Learn more about the project in this brief video.
What is reusable packaging?
For the purpose of this project, we use the following definition of reuse: “Reusable packaging is packaging designed to be used multiple times for the same purpose for which it was conceived. While single-use packaging is designed to be thrown away after one use, reuse systems employ a circular system where packaging can be used, cleaned, refilled, and reused, over and over again. Reusable packaging is not transformed for a different purpose, and it is supported by a functional system that enables the package to repeatedly serve the same purpose.“ Source: WWF (2022). WWF Position. The role of reuse in a circular economy for plastics.
Specifically, in this project we:
– Do not focus on “second-hand” goods, such as second-hand textiles, or remanufacturing of electronics or similar
– Focus on return models including a deposit scheme instead of refill systems. Collecting a deposit ensures that users return the used containers to receive their deposit back – necessary to sustain the system.
Examples could include reusable cups and containers for take-aways drinks and food; reusable cups for public events; reusable crates for transporting goods; reusable bags and boxes for e-commerce, etc.
What is the focus of this project?
Through the Circular City Labs project, we aim to reduce greenhouse gas emissions through waste prevention by promoting economically viable reuse systems and strengthening the participation of women in local circular economies.
What is the role of different actors in this project?
Role of municipalities:
Cities have density and scale of citizens, businesses, material and resource flows. Depending on the level of interest, available capacity, and competencies, municipalities can get involved in the CCL project in different forms:
a) Connect stakeholders and promote collaborative cooperation
b) Lead by example and offer/procure reuse solutions/services (e.g. reusable cups for public events)
c) Regulate and incentivize reuse schemes
d) Define and communicate a circular vision and strategy
e) Embed circular principles in their infrastructure and services.
Role of national ministries:
National ministries play a crucial role to develop enabling framework conditions for reuse systems. Within the CCL project, the main focus will be to develop and test practical solutions with businesses and municipalities on the ground.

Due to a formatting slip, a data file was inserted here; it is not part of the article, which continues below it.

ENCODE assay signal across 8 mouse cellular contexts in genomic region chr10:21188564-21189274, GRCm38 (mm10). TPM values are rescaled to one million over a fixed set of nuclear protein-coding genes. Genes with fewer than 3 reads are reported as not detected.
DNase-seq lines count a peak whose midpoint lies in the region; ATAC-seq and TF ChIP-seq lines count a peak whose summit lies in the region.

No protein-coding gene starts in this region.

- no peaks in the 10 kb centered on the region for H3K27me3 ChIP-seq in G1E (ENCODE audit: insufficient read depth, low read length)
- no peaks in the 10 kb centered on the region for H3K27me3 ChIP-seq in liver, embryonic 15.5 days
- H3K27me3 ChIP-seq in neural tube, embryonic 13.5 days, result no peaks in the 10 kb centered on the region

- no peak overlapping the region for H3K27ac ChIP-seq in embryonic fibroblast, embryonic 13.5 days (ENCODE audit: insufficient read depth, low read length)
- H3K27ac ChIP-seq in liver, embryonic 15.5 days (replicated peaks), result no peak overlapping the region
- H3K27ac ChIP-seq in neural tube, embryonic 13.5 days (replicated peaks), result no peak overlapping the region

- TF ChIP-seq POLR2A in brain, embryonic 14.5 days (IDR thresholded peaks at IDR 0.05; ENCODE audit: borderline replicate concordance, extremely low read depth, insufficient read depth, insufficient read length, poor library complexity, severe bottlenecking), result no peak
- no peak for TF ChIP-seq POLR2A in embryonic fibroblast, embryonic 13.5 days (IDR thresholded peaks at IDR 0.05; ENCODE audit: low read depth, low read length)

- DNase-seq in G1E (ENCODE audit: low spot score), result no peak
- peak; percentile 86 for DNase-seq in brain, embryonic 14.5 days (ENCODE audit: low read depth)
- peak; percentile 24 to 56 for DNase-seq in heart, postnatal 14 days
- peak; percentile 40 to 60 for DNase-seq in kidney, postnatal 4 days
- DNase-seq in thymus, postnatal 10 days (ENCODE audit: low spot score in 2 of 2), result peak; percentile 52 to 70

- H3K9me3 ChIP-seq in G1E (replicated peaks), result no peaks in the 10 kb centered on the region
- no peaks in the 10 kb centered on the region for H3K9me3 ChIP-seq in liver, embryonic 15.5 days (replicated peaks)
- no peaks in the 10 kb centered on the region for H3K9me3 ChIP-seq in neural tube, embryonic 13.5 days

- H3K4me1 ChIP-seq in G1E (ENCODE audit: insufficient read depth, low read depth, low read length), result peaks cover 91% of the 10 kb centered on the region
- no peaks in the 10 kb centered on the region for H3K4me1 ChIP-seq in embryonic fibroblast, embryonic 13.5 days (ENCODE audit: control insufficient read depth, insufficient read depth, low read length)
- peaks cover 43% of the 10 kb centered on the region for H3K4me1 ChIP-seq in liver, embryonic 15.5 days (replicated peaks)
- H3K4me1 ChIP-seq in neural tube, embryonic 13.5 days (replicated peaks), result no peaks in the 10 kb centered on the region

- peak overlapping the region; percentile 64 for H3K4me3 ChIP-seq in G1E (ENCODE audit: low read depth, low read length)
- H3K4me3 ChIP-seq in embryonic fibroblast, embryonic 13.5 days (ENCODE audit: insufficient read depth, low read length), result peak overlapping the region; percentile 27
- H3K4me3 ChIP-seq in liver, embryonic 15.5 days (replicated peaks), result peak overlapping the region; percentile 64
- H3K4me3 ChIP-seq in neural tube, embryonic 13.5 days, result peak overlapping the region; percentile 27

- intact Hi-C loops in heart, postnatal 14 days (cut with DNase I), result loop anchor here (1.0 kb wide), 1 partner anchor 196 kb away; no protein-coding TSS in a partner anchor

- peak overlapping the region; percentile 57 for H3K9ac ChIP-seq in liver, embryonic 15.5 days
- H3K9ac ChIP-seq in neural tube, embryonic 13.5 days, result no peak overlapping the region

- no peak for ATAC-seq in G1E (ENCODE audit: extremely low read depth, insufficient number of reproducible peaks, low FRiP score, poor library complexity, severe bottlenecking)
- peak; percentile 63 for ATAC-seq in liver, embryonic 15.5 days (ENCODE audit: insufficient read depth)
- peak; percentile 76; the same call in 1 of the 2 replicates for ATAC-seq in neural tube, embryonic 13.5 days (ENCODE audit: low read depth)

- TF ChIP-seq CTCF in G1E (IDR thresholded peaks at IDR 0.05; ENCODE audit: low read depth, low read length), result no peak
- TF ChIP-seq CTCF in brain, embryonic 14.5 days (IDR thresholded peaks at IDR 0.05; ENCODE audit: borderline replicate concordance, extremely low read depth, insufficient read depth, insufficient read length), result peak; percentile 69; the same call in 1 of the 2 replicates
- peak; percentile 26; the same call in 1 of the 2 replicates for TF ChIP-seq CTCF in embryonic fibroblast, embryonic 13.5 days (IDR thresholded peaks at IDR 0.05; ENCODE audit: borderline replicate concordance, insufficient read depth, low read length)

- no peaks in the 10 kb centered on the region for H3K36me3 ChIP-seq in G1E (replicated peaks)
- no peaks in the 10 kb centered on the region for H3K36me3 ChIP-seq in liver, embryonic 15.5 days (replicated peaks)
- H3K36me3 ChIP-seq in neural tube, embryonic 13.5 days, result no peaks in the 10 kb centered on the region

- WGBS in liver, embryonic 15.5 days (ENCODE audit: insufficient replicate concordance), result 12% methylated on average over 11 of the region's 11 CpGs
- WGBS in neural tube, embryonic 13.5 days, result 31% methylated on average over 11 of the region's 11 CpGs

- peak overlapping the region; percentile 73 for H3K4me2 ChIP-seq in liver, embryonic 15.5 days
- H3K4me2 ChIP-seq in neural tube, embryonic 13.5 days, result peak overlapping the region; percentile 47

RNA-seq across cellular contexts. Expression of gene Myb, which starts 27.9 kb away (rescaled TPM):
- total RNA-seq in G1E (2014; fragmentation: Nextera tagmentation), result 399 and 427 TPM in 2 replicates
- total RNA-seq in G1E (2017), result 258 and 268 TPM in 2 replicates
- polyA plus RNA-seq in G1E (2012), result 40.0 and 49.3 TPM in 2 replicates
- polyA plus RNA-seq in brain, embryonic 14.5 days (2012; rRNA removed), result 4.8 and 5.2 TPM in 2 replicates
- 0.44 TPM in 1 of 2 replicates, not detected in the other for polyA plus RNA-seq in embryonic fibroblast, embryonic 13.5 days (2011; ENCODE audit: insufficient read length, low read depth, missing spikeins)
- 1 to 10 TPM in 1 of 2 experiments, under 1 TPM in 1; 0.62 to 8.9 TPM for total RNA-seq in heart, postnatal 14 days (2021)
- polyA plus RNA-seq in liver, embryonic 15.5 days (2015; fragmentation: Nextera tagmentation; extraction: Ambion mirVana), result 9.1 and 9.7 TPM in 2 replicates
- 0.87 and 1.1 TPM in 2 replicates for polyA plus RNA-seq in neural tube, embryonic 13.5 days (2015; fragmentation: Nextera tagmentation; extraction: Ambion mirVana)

Role of women:
The shift to a circular economy offers a potential to tackle structural challenges and inequalities. Therefore, understanding this shift as an opportunity for women’s participation in local circular economies is essential to encourage gender equality in this momentum. Women not only play a crucial role in environmentally sustainable consumption, influencing a substantial portion of household purchases but should also be recognised as knowledge bearers and decision-makers involving them in addressing global challenges. By raising awareness about sustainable consumption and production and by encouraging women to take on leadership and managerial positions, a foundation for a more inclusive and gender equal circular economy is created.
Companies that embrace gender diversity are more likely to engage in sustainable business parties and to adopt sustainable practices by prioritizing social and environmental impacts in their business strategies. However, women face several barriers such as low pay, low security and limited social mobility when entering and advancing in economic and entrepreneurial activities. This highlights the importance of policies engaging in gender equality in the context of the circular economy.
Role of businesses:
Different businesses could get involved in the Circular City Labs project:
a) Businesses with strong intentions and concrete plans to introduce/test reusable packaging
b) Reusable packaging producers
c) Reuse system providers (e.g. businesses with digital tools supporting reuse schemes, businesses focusing on reuse logistics such as washing of containers)
Role of other actors:
Other actors, such as civil society groups, academia or circular economy hubs, will be invited to participate in the labs by attending (online) events, providing technical inputs, sharing their perspectives at panel discussions, contribute to awareness raising and behavioral change, etc.
Webinar: Initiating reuse – Perspectives for businesses and cities
This webinar introduces the Circular City Labs project and delves into reuse business models for waste prevention with industry experts. Input on gender equality and its potential within the circular economy and the reuse sector is provided, along with the role of municipalities and local governments in promoting reuse models, accompanied by case studies of cities engaging in reuse practices.